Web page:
We docked at 6pm and transferred to our hotel.
As we were approaching the island, we watched the sun set over Granada and then the volcano on Ometepe erupting ! (?)
well we saw what seemed to everyone on board the ferry, to be lava flowing down the side of the volcano !
As we got closer to land the brightness increased, as did everyone's excitement,
However, after we had landed and got onto our transfer bus,
the bus driver calmed quipped that it was farmers burning off the scrub on the mountain side,
which due to high winds had got out of control !
Back to reality, we drove down a bumpy, dusty road in the middle of nowhere to this little hotel, which on approach looked very dodgy,
but we then checked in and an old security guard took us via torchlight to a detached little house, about 10m from the sea !
We had a quick turnaround and went to the restaurant where the local specialty was Pescado la Plancha (grilled local fish).
After another fish meal and a briefing from a local guide.
We went for a walk to the sea front and listened to sea crashing against the shore and just outside our "house"

Wednesday 20th April - Ometepe Island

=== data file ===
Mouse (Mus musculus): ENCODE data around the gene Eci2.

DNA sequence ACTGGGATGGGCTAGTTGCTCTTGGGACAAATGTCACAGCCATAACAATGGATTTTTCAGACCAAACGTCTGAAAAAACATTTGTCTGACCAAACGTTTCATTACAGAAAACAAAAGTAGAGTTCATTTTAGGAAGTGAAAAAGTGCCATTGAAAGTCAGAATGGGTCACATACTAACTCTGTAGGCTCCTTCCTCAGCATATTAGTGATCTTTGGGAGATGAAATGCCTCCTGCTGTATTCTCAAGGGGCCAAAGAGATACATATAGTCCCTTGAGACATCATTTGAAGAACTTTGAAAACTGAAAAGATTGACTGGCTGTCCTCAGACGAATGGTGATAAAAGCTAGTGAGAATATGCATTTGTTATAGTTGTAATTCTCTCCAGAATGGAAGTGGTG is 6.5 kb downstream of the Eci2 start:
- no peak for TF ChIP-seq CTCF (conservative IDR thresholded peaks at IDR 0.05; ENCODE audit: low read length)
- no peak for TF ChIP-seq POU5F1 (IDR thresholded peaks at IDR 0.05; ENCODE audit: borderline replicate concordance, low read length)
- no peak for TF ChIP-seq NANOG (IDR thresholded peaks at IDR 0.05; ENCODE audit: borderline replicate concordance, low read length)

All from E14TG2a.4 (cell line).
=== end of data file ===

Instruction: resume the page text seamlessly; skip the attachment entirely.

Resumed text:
After last nights briefing, we decided to have a go at climbing one of the Island's volcanos,
Sadly though due to the "lava flow" (scrub burning getting out of control), the Concepcion Volcano was closed,
so we attempted the Maderas Volcano, still at an impressive, 1,394m (4,500ft).
We left the hotel at 6am and starting climbing just after 7am, effectively from sea level (50m).
It started off quite gently, but due to the heat, (it was now around 28c with the humidity in the 80's) it was heavy going.
Then shortly afterwards after the gradient increased dramatically and so did the sweating,
we were leaking from everywhere, the temperature now getting towards 36c (95F), however we soon reached the jungle canopy and
thankfully a cool breeze that dropped both the temperature and humidity.
Onward and upward we pressed on to the crater rim, which revealed a large lagoon in the now dormant crater,
it had taken us 3.5 hrs to the top, which apparently impressed our guide, as the normal time is 4.5 to 5hrs.
We ripped open our bagged tortillas and tinned tuna to a well earned early lunch.
The decent was again as tricky as the temperature was now around 37c (100F) and quite technical in places,
that said we made good progress and we're safely down by just gone 2pm,
(7 hrs trekking in very hot conditions), as we'd finished early "Gelato time" beckoned and
on the way back we stopped off for a well earned ice cream, then a desperately needed cold shower,
followed by a relaxing early evening in our bar having a cooler or two or three.....